And while corporate sponsors were instrumental, it’s unlikely the project would have gotten off the ground without first getting the support of the state’s golf community.
“Without that, this wouldn’t have happened,” Elgison said. “The municipalities don’t have the money to renovate golf courses. It’s not in their budget and it’s not on their list of things to do. It’s up to the golf community to save these old golf courses.”
To top it off, the practice facility, located at the far end of the driving range, will be the new home of Georgia State University’s golf teams.
And that driving range is being put to good use with six programs per week for beginners, kids, juniors, women, and adaptive golfers. The course also hosts the local YMCA of Metro Atlanta twice a week in an effort to expose underprivileged children to golf.
“I chuckle nearly every day when I see the activity we have on this driving range.” said Justin Martin, Director of Instruction. “We have as many things as possible designed to expose as many people as possible from as many walks of life as possible to the game of golf. If you think of every ‘Grow the Game’ initiative that has been thrown out there for the past 10 years, it’s all in one facility here. We’ve got everything.”
Supply and Demand
The Atlanta area is home to almost six million people, but public golf is lacking. While 75% of golf courses nationally are open to the public, that falls to 52% in and around Atlanta, which is better known for prestigious private clubs such as Atlanta Athletic Club or Peachtree Golf Club. And the demand is there, as NGF research shows the Atlanta Metro area ranks ninth nationally in the number of interested non-golfers.
“There has never been a public facility in the center of town this good,” said Martin, who grew up just a few miles from the Bobby Jones Golf Course. “Ever.”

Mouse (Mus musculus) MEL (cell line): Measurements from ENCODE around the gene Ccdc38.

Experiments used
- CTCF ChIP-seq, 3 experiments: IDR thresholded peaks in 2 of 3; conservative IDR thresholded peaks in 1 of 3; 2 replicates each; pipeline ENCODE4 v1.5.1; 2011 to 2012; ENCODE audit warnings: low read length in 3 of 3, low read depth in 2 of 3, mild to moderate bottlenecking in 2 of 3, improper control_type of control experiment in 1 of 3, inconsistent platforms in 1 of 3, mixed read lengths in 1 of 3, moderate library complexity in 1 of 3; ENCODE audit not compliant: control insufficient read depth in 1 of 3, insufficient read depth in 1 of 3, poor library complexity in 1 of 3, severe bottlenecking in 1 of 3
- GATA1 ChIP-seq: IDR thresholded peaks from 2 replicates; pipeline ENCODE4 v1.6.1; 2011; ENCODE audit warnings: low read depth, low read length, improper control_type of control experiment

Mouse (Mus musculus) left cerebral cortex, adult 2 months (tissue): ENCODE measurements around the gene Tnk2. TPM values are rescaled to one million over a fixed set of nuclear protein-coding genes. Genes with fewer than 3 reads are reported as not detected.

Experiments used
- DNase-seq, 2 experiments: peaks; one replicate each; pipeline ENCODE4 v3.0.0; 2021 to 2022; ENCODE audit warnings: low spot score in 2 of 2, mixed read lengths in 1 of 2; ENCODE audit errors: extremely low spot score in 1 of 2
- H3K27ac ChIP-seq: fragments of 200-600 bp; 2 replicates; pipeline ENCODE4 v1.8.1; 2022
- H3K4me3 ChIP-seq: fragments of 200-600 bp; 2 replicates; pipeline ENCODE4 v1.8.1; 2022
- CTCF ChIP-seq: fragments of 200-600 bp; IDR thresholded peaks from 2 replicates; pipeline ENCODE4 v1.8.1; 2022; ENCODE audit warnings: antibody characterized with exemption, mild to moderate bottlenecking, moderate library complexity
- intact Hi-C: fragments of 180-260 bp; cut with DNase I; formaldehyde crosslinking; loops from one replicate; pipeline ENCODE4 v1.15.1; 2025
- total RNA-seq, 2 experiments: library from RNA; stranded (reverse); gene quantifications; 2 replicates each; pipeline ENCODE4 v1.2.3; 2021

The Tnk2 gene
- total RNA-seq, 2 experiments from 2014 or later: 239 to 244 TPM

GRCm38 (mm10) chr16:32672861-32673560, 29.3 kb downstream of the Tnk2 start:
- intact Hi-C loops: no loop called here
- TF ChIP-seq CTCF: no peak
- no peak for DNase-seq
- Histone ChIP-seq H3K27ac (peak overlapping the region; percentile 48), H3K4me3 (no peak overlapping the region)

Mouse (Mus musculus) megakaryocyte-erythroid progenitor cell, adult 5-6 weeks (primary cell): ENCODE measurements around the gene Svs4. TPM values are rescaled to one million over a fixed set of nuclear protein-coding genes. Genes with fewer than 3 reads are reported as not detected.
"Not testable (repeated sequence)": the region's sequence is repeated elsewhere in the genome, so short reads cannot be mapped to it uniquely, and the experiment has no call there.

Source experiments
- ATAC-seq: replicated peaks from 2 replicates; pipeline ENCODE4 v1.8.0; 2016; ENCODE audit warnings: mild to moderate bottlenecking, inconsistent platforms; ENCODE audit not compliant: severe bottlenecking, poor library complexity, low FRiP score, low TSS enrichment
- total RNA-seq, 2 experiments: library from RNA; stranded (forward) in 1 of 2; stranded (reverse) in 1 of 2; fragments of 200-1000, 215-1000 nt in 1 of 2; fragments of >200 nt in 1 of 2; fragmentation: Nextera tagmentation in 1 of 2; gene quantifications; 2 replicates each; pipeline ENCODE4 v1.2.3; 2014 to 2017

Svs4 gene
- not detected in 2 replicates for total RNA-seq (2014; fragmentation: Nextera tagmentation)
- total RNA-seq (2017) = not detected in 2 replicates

On the course, the so-called Bobby Jones Tee System provides eight teeing areas per hole, allowing every player to find a distance that suits their ability. The tee system was developed by Dan Van Horn, founder and CEO of U.S. Kids Golf, and was formerly known as the Longleaf Tee System. It is designed to allow all players the opportunity to reach par-4 holes in two shots.
Because the entire course, except for its greens, will be cut at fairway height, the tee boxes don’t interfere with the layout.
While not every public course can adopt all aspects of the Bobby Jones model, there are a few elements that other course owners might be able to incorporate, such as its multi-tee system and innovative dynamic pricing model. There are no set rates. Prices fluctuate based on day and demand, similar to pricing for airline tickets or ride-sharing. The concept is something that has been easily adopted by the public in other industries, but hasn’t gained a real foothold in the golf world.
“It allows you to build a pricing model that doesn’t require you to just fill the house and cram as many groups on the course as possible every day,” says General Manager Brian Conley. “We built the system to control how our customers consume our inventory.”
For example, a 9-hole round on a Tuesday afternoon can cost between $25 and $55, while an 18-hole rate on Saturday morning can range from $38 and $98, depending on demand and time of year. Prices also vary depending if the round was purchased on the course’s website, in-person, or through a third-party tee-time booking system.
First priority goes to customers who book through the website.
“That is our loyal database,” Conley said. “That is who we take care of and that is always the best rate.”
A walk-in customer requires more labor and the course isn’t able to gather as much data or information on the visitor, so the price goes up slightly.
“To influence their behavior and try to get them to cooperate, they are charged a little higher,” Conley said. “We tell them that, too.”
Golfers can either walk or opt to ride around in Shark Experience golf carts, which are outfitted with Bluetooth and can stream music and live TV. The latter is a key feature to attract golfers on Saturday mornings in the fall, otherwise known as college football season in the south.
“We all agree, golf needs a change,” Elgison said. “We need to bring in Millennials and we need to make it more interesting.”
When you visit Bobby Jones Golf Course, it’s clear that the model for modern public golf has evolved dramatically.
“It’s better than Field of Dreams,” Elgison said.